A new certification program is aimed at assuring users that USB Type-C chargers won’t damage their devices or fail to provide adequate charges. Announced yesterday by the USB Implementers Forum (USB-IF), the program sets compliance standards for original equipment manufacturers of USB-C products.
Introduced in 2014, the USB-C standard for universal serial bus connections is a more compact type of connector that’s easier to plug in and supports faster charging and data transfers than older model USB cables. When used with an adaptor, the USB-C connector can also support non-USB uses such as audio and Ethernet.
The use of the more flexible USB-C charger is expected to increase as the number and variety of electronic devices worldwide continues to grow. USB-C ports will be used for more than 2 billion devices by 2019, according to the analyst firm IHS.
‘Last Wire You’ll Ever Need’
“From displays to smartphones and docking stations, the industry is aligning behind USB Type-C and USB power delivery as the last wire you’ll ever need for faster charging,” USB-IF CTO Rahman Ismail said yesterday in a statement.
The new certification standard will “make it easier to share device chargers across the compliant USB Type-C landscape,” said Jeff Ravencraft, the organization’s president and COO. It will also enable users to “carry less equipment without sacrificing battery life or flexibility,” he said.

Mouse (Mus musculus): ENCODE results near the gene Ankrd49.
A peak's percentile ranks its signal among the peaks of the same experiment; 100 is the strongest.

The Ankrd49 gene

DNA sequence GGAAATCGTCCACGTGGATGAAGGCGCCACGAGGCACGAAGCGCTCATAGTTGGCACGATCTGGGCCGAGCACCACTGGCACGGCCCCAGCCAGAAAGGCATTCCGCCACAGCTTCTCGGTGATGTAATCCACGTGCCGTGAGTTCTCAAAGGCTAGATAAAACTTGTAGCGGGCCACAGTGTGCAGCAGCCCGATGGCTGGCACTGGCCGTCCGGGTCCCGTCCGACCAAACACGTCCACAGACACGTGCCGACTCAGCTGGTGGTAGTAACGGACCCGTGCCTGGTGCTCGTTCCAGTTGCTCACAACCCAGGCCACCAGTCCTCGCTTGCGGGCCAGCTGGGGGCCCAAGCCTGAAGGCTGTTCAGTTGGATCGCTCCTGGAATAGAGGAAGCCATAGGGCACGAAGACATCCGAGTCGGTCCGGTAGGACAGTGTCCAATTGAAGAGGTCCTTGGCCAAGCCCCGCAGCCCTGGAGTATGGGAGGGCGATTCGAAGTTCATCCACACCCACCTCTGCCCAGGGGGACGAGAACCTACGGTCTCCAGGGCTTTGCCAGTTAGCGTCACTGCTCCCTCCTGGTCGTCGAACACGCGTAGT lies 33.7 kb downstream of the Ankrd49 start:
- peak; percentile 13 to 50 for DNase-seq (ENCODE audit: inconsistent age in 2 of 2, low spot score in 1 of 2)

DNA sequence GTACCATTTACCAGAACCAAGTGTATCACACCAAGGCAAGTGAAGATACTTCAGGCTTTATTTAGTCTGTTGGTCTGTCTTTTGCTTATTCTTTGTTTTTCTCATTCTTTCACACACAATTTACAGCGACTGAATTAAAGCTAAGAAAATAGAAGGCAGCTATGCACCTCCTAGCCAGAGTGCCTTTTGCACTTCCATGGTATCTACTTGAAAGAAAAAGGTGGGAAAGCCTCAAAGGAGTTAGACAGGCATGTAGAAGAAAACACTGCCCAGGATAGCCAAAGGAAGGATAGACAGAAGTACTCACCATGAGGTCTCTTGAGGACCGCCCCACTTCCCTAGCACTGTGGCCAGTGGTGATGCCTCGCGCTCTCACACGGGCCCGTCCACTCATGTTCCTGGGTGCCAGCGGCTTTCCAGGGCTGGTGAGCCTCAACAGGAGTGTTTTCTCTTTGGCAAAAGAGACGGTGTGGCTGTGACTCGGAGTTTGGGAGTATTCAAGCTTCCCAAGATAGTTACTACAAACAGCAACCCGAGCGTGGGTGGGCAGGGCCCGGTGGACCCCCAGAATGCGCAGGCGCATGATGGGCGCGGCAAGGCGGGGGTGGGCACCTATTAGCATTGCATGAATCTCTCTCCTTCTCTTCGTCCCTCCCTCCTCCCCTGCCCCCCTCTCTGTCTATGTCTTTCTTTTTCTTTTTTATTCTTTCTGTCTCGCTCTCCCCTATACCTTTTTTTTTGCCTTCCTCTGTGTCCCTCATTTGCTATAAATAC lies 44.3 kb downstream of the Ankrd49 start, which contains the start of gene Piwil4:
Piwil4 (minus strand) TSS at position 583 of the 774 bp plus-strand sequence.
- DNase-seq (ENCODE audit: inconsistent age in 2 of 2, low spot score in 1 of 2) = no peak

Non-compliant USB Type-C connectors have not lived up to safety standards and have been blamed for causing damage to devices they’re plugged into. Non-compliant cables can also create problems with effective device charging.
In addition to assuring buyers that the USB-C cables they purchase are safe to use, the new certification standard will also help reduce the amount of electronic waste heading to landfills, according to the USB-IF. The standard marks another step beyond the early days of mobile electronics, when different devices required many different types of connectors for charging and data transfers.
USB-C ‘A New Paradigm’
“USB Type-C represents a new paradigm that will turn the interface market on its head,” IHS technology analyst Brian O’Rourke wrote in a report last year. “[I]t will offer up to 100 watts of power delivery, giving device vendors the option of a single cable to deliver data, audio, video and power.”
In fact, several new smartphones hitting the market soon, including the Moto Z Force, are expected to eliminate the standard 3.5-millimeter headphone jack for audio in favor of a USB-C port. Apple’s iPhone 7, likely to be released in September, is also reported to replace the audio jack with that company’s proprietary Lightning connector.
Benson Leung, a Google engineer who has reviewed a number of USB-C connectors online for compliance or non-compliance, welcomed the new certification standard in a blog post yesterday on his Google Plus page.
“As of late, there’s been a lot of bad chargers on the market as well as bad USB cables,” Leung noted. “Hopefully with a robust certification program, consumers will be able to trust #USB #TypeC and Power Delivery chargers bearing the certified USB charger logos.”